Saturday, July 7, 2012

The Loser Generation: Part Seven

A fundamental disconnect of the Congress with its constituents is that it is currently not reflective of America’s population, with fewer women and minorities than proportional to the real population, and little reflection of differing socio-economic backgrounds. Professionally it’s also not diverse: 1/3 of Congress is currently comprised of individuals with a legal background. Working-class Americans in office may have a very different perspective on how to get things done from the 47% – just under half of the Congress  that are millionaires (as of 2011). It is no surprise that, in an income bracket defined as the 1% of America, they represent moneyed interests with few pangs of conscience.

If we want to take back the Legislative branch we have to get ourselves into office and change the rules to end the plutocracy which has been on the rise for nearly forty years, and has in recent years swollen disproportionately in the favor of the wealthy. To do this will require tackling the lobbyists and corporation control of Washington.

For a good example of how Congressional representatives no longer are beholden to their constituents, and are instead beholden to lobbyists, look at the case of Bob Dole. “Senator Robert Dole (R-Kan.) worked hard for a billion-dollar tobacco subsidy, and received generous contributions from the tobacco industry. But tobacco is virtually an unknown crop in Kansas, the state that elected him, so whom was he representing?”[1]

Our view of lobbyists is generally people skulking around the halls of Capitol Hill, but this need not be the case. “Americans for Tax Reform, a non-partisan sounding, tax-exempt nonprofit organization, received a total of $4.6 million from the Republican National Committee, which it used to send out 19 million pieces of mail and make four million phone calls urging voters to support the GOP’s campaign against Medicare”[2] in the 1990s. These grassroots lobbyists, non-profits that are just tools of the existing parties, can then be seen to hold tremendous sway as well. Rather than traditional Washington lobbyists who get the ear of the Representative or Senator directly, grassroots goes to one of the critical sources of their power, their constituents, and tricks them into supporting bills and signing petitions they don’t really understand. A recent example was the SOPA/PIPA debacle, in which petitioners asked for help to “keep the Internet free” by the grassroots lobbyists who actually supported the new restrictions.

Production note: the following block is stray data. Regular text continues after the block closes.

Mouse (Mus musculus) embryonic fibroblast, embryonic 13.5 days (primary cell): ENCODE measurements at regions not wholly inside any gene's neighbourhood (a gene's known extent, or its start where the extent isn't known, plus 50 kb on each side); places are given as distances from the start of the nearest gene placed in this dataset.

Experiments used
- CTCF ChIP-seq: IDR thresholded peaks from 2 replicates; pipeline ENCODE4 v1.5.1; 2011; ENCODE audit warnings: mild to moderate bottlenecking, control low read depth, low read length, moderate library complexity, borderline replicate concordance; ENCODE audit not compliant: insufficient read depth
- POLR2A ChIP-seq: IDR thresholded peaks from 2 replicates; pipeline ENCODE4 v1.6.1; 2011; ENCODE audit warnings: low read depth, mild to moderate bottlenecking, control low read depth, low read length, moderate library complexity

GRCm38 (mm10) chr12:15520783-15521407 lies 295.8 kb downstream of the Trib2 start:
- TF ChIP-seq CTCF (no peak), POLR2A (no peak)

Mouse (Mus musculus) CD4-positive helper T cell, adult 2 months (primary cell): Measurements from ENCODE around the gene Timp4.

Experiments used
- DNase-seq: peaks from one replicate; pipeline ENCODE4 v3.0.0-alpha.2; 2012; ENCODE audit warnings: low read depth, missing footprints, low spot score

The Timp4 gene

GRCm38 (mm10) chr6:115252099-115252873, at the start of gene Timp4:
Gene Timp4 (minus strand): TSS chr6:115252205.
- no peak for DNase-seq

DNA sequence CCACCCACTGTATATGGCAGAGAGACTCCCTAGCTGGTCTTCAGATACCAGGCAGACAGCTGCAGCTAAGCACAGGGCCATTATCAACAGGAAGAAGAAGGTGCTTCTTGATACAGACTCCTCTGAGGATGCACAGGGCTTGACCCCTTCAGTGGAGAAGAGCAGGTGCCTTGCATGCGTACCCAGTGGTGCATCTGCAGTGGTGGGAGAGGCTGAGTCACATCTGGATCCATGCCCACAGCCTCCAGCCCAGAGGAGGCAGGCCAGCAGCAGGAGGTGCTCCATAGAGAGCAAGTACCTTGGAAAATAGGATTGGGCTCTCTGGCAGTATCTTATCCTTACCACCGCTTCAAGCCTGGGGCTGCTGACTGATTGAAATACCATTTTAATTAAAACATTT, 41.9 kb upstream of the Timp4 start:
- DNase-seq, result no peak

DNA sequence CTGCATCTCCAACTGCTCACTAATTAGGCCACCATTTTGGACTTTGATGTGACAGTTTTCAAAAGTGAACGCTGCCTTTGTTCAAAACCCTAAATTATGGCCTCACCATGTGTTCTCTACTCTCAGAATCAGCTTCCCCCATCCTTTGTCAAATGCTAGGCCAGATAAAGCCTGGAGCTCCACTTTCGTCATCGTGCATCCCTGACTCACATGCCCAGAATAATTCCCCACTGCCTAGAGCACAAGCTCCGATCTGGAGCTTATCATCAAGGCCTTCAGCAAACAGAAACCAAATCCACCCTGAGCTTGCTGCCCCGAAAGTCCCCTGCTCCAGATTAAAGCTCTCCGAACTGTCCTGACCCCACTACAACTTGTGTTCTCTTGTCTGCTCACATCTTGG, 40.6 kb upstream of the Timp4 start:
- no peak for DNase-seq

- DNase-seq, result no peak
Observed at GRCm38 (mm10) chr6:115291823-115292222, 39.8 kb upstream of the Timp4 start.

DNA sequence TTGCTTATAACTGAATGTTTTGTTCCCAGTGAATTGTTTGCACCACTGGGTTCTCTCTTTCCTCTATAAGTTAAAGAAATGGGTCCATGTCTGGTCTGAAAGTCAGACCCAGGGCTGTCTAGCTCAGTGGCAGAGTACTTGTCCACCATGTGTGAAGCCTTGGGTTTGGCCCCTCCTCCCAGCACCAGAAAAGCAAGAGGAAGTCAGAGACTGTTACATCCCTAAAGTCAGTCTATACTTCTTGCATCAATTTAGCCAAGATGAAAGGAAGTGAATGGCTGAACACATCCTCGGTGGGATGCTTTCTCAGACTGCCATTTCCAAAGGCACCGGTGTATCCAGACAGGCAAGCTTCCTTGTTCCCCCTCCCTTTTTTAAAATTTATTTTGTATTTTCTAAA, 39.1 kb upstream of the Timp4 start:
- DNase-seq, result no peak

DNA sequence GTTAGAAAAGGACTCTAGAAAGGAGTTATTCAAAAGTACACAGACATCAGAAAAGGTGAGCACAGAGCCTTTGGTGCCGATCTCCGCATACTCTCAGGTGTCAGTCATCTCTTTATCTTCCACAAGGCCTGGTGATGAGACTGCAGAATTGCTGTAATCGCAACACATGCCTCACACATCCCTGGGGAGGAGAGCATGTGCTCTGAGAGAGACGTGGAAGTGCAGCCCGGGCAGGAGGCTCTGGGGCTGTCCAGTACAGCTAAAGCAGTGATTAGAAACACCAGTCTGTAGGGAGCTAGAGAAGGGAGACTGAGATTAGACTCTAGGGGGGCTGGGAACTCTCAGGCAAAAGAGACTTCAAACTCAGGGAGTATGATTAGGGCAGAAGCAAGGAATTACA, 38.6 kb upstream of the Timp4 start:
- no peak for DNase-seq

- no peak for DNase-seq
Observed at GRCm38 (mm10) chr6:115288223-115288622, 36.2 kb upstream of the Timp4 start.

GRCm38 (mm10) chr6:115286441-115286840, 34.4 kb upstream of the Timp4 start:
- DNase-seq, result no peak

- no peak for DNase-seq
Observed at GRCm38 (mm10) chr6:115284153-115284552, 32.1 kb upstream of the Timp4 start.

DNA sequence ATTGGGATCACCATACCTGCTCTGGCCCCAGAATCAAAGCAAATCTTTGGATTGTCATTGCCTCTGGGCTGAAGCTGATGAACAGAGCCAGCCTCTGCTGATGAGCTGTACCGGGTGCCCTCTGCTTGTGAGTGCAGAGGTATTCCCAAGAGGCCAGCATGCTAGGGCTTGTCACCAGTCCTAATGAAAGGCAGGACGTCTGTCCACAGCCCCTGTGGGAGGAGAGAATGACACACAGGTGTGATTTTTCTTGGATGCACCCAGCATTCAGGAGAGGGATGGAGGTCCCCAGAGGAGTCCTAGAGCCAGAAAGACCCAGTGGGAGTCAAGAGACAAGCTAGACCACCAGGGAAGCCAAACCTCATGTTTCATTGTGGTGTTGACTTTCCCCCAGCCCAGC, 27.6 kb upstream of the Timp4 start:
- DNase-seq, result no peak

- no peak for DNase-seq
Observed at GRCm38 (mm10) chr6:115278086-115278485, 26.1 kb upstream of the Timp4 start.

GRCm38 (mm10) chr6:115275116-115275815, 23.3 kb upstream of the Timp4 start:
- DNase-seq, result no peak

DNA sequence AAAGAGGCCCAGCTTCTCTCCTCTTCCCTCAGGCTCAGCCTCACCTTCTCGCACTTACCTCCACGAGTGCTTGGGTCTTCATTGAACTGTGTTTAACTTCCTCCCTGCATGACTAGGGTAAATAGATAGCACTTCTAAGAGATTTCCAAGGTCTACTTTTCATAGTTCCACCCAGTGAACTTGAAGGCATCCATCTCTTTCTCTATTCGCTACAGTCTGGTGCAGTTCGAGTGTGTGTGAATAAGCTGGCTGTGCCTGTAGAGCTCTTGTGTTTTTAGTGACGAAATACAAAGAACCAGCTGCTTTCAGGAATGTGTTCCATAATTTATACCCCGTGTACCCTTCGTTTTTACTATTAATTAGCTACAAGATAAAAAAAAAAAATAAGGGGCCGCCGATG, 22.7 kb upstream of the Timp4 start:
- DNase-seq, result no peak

Here’s another nice example, from the January 2011 issue of the New Internationalist: “In the United States – where statistically one in three people are obese – the US Food and Drug Administration announced in 2009 that it would be issuing new front-of-pack labeling guidance. But industry appears to have stepped in first, with the Grocery Manufacturers Association (GMA) and the Food Marketing Institute launching a voluntary front-of-pack labeling scheme in October 2010 to ‘fight against obesity’. Just how manufacturers like Cadbury, Coca-Cola and PepsiCo (all members of the GMA) plan to fight obesity without ditching the products on which their brands were built is unclear.” The GMA is officially a trade association, run out of Washington, and in 2006, for example, spent $1.4 million on lobbying  half to lobbying firms and half to in-house lobbying.

Americans are losing confidence in democracy.[3]

Lobbyists have been steadily on the rise in D.C. since the 1970s, then spiking in 1997 and climbing from about 11,000 to 33,000 in under a decade.[4] An example of this era’s explosion can be seen in Wal-Mart. Robert Reich, former Secretary of Labor in the Clinton administration, explains the case: